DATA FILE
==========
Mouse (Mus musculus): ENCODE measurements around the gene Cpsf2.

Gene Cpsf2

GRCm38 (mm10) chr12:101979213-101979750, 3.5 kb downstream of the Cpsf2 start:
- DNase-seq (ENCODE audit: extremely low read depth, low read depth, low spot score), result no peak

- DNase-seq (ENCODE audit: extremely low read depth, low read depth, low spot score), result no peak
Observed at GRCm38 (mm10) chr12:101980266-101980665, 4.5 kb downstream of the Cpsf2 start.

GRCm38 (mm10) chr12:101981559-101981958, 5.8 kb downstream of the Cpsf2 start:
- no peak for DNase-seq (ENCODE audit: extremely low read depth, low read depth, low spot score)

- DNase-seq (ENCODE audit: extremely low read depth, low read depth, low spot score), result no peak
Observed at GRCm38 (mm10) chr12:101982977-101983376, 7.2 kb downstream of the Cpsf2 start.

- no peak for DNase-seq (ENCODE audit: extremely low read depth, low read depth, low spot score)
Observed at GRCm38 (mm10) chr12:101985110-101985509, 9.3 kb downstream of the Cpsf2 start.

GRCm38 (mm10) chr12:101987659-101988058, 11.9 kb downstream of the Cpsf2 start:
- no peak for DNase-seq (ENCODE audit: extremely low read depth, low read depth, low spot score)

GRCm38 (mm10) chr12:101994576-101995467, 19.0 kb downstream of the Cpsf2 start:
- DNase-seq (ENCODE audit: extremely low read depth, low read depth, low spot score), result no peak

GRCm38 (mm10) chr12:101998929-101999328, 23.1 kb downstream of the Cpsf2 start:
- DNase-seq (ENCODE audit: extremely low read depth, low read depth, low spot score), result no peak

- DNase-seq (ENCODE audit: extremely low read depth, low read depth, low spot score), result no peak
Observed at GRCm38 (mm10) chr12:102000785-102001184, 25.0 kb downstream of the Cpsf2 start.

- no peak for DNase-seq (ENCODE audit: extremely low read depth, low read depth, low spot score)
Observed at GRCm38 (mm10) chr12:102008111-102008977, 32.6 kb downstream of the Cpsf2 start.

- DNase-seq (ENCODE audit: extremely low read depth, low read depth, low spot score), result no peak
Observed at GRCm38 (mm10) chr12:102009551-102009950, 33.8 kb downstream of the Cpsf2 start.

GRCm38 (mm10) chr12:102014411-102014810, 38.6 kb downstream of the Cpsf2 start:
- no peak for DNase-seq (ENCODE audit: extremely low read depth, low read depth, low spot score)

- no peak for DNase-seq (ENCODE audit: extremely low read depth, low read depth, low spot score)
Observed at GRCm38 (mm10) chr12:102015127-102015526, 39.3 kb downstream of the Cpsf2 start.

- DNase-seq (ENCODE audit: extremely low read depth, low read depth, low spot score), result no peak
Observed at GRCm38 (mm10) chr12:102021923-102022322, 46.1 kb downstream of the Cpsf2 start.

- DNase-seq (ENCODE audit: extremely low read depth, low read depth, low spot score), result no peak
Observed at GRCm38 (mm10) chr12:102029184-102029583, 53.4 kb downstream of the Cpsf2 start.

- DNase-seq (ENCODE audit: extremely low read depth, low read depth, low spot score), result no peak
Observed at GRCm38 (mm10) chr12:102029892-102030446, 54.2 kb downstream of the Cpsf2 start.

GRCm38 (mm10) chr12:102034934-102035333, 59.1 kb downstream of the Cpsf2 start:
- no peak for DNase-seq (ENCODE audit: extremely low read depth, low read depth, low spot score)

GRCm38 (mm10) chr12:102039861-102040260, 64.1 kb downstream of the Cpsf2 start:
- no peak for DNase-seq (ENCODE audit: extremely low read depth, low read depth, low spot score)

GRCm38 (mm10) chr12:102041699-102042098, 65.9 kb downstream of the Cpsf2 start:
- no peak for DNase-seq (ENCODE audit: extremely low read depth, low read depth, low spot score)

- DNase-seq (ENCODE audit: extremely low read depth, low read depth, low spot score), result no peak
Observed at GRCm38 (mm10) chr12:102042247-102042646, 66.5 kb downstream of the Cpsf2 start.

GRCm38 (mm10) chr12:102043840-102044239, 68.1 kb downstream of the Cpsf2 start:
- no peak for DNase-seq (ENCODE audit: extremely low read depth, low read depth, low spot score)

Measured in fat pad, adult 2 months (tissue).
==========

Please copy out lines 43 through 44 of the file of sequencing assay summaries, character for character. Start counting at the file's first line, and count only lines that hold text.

GRCm38 (mm10) chr12:102043840-102044239, 68.1 kb downstream of the Cpsf2 start:
- no peak for DNase-seq (ENCODE audit: extremely low read depth, low read depth, low spot score)